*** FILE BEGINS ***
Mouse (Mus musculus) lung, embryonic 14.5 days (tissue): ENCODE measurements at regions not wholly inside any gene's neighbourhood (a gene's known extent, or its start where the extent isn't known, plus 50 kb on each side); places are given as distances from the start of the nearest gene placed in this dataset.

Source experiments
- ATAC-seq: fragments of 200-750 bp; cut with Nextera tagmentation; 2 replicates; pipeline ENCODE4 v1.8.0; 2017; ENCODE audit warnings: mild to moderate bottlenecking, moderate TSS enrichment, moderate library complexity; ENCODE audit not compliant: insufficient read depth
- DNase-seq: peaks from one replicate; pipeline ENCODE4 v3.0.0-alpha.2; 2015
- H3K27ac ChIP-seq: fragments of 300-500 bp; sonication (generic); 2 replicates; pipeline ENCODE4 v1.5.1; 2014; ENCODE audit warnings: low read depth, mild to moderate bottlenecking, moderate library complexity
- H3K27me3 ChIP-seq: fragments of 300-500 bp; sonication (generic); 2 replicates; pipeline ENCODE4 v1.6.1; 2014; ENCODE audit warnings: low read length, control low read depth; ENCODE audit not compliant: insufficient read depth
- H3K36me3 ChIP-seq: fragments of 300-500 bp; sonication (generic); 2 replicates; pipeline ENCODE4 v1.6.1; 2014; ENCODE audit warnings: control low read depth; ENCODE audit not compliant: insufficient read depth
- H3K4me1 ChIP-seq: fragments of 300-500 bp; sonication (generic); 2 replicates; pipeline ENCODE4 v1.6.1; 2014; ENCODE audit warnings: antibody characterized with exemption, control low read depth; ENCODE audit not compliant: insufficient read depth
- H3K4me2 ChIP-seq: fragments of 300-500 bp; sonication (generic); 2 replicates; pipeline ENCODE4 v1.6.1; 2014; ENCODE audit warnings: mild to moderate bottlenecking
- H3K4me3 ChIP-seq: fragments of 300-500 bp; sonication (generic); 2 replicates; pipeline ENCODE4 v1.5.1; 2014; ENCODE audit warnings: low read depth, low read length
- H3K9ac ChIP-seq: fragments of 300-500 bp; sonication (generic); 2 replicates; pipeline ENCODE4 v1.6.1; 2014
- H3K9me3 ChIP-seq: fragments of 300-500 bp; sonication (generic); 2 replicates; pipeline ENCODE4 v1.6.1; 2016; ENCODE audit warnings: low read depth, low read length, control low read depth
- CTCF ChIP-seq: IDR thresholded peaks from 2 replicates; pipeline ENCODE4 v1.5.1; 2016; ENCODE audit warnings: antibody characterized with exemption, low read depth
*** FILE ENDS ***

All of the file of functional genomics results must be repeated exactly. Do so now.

Mouse (Mus musculus) lung, embryonic 14.5 days (tissue): ENCODE measurements at regions not wholly inside any gene's neighbourhood (a gene's known extent, or its start where the extent isn't known, plus 50 kb on each side); places are given as distances from the start of the nearest gene placed in this dataset.

Source experiments
- ATAC-seq: fragments of 200-750 bp; cut with Nextera tagmentation; 2 replicates; pipeline ENCODE4 v1.8.0; 2017; ENCODE audit warnings: mild to moderate bottlenecking, moderate TSS enrichment, moderate library complexity; ENCODE audit not compliant: insufficient read depth
- DNase-seq: peaks from one replicate; pipeline ENCODE4 v3.0.0-alpha.2; 2015
- H3K27ac ChIP-seq: fragments of 300-500 bp; sonication (generic); 2 replicates; pipeline ENCODE4 v1.5.1; 2014; ENCODE audit warnings: low read depth, mild to moderate bottlenecking, moderate library complexity
- H3K27me3 ChIP-seq: fragments of 300-500 bp; sonication (generic); 2 replicates; pipeline ENCODE4 v1.6.1; 2014; ENCODE audit warnings: low read length, control low read depth; ENCODE audit not compliant: insufficient read depth
- H3K36me3 ChIP-seq: fragments of 300-500 bp; sonication (generic); 2 replicates; pipeline ENCODE4 v1.6.1; 2014; ENCODE audit warnings: control low read depth; ENCODE audit not compliant: insufficient read depth
- H3K4me1 ChIP-seq: fragments of 300-500 bp; sonication (generic); 2 replicates; pipeline ENCODE4 v1.6.1; 2014; ENCODE audit warnings: antibody characterized with exemption, control low read depth; ENCODE audit not compliant: insufficient read depth
- H3K4me2 ChIP-seq: fragments of 300-500 bp; sonication (generic); 2 replicates; pipeline ENCODE4 v1.6.1; 2014; ENCODE audit warnings: mild to moderate bottlenecking
- H3K4me3 ChIP-seq: fragments of 300-500 bp; sonication (generic); 2 replicates; pipeline ENCODE4 v1.5.1; 2014; ENCODE audit warnings: low read depth, low read length
- H3K9ac ChIP-seq: fragments of 300-500 bp; sonication (generic); 2 replicates; pipeline ENCODE4 v1.6.1; 2014
- H3K9me3 ChIP-seq: fragments of 300-500 bp; sonication (generic); 2 replicates; pipeline ENCODE4 v1.6.1; 2016; ENCODE audit warnings: low read depth, low read length, control low read depth
- CTCF ChIP-seq: IDR thresholded peaks from 2 replicates; pipeline ENCODE4 v1.5.1; 2016; ENCODE audit warnings: antibody characterized with exemption, low read depth